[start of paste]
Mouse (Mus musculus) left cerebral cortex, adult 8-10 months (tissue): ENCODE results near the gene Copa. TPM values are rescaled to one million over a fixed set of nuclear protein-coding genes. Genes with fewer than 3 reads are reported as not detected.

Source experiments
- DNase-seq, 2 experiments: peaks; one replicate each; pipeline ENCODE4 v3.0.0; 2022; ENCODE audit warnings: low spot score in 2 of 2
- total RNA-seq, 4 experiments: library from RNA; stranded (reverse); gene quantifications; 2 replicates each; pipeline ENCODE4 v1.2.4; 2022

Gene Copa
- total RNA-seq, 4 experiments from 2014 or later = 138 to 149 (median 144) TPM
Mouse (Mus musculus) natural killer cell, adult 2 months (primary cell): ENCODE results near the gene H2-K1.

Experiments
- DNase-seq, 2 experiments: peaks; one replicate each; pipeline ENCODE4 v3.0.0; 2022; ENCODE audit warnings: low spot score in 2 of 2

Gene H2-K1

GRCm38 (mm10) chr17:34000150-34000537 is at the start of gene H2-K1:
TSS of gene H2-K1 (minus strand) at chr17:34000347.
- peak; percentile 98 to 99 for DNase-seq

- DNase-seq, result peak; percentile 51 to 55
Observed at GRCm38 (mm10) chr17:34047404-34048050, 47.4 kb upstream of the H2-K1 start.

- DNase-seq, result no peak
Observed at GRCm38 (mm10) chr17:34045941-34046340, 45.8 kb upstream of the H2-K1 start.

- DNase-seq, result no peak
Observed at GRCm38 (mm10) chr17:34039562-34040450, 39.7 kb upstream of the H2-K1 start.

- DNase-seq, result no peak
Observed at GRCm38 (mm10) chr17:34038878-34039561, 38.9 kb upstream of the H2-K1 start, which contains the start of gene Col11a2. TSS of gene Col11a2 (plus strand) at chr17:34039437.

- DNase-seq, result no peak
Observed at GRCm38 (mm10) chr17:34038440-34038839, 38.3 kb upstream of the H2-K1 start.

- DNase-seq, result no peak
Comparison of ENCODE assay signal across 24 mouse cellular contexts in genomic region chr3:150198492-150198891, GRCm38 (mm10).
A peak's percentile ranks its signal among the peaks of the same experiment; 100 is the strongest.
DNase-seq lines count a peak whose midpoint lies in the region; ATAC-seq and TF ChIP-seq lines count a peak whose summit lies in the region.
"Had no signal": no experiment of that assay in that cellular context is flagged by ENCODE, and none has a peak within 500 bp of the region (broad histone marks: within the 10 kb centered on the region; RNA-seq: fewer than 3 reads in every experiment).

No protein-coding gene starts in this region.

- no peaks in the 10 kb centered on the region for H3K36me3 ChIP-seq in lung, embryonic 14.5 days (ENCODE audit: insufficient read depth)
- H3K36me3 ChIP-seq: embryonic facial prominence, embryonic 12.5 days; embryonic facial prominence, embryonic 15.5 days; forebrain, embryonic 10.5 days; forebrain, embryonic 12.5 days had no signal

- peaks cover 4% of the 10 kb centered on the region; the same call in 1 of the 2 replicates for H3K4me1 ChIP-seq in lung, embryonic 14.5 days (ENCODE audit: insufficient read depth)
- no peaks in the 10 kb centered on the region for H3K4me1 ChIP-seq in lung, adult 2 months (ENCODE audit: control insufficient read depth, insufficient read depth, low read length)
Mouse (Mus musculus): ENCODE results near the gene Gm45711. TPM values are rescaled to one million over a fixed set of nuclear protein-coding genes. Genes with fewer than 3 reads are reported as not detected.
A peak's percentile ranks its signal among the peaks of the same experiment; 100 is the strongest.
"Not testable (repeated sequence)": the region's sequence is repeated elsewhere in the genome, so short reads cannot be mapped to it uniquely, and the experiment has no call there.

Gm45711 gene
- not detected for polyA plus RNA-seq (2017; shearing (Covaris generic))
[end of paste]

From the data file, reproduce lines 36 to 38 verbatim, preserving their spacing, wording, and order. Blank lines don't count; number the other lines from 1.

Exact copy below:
"Not testable (repeated sequence)": the region's sequence is repeated elsewhere in the genome, so short reads cannot be mapped to it uniquely, and the experiment has no call there.

Gm45711 gene
- not detected for polyA plus RNA-seq (2017; shearing (Covaris generic))